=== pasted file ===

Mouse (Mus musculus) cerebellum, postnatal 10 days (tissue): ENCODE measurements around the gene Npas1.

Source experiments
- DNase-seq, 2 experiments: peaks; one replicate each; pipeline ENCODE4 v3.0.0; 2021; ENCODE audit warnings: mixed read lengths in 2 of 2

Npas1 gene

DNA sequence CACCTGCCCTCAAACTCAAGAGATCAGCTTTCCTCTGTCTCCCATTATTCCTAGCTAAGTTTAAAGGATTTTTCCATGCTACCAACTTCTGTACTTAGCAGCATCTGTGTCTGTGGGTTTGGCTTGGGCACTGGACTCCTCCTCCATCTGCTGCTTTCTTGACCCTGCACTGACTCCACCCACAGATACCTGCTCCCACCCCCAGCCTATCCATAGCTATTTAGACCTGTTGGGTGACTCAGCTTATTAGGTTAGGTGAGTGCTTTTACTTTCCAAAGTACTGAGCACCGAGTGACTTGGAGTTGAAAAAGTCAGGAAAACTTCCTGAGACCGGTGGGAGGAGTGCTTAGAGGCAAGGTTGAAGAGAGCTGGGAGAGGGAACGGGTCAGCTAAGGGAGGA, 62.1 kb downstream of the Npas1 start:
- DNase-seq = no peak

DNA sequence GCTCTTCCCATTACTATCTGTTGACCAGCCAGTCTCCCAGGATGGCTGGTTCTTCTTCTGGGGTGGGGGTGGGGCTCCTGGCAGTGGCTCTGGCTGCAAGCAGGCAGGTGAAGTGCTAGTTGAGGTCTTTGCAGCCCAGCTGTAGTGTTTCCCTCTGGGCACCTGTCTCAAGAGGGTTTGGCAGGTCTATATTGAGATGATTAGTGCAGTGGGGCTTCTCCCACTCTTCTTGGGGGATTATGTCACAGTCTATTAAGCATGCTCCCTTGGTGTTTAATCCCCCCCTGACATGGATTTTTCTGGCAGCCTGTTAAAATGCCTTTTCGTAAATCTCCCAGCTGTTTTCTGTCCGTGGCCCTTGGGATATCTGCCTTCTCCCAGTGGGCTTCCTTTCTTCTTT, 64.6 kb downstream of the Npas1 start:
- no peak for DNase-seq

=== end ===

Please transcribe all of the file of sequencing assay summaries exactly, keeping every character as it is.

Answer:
Mouse (Mus musculus) cerebellum, postnatal 10 days (tissue): ENCODE measurements around the gene Npas1.

Source experiments
- DNase-seq, 2 experiments: peaks; one replicate each; pipeline ENCODE4 v3.0.0; 2021; ENCODE audit warnings: mixed read lengths in 2 of 2

Npas1 gene

DNA sequence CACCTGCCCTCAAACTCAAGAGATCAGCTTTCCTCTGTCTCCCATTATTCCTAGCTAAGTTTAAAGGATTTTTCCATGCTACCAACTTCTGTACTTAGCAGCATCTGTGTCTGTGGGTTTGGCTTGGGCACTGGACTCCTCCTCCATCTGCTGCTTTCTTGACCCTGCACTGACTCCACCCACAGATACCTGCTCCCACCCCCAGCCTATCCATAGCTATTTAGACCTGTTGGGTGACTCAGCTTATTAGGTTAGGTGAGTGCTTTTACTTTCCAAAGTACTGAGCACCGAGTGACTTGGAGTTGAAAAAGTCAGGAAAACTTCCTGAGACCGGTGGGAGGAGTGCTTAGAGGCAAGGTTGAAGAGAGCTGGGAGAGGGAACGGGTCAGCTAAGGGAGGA, 62.1 kb downstream of the Npas1 start:
- DNase-seq = no peak

DNA sequence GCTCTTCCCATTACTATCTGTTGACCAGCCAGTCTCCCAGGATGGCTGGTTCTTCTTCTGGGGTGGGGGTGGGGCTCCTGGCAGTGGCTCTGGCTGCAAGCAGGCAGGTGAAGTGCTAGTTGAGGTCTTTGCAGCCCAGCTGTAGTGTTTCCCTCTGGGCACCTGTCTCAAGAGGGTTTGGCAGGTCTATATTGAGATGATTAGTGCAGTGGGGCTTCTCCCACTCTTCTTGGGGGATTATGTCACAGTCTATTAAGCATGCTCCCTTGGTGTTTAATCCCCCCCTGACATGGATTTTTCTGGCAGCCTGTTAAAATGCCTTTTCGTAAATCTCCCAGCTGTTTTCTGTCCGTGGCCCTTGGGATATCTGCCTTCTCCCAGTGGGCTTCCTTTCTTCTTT, 64.6 kb downstream of the Npas1 start:
- no peak for DNase-seq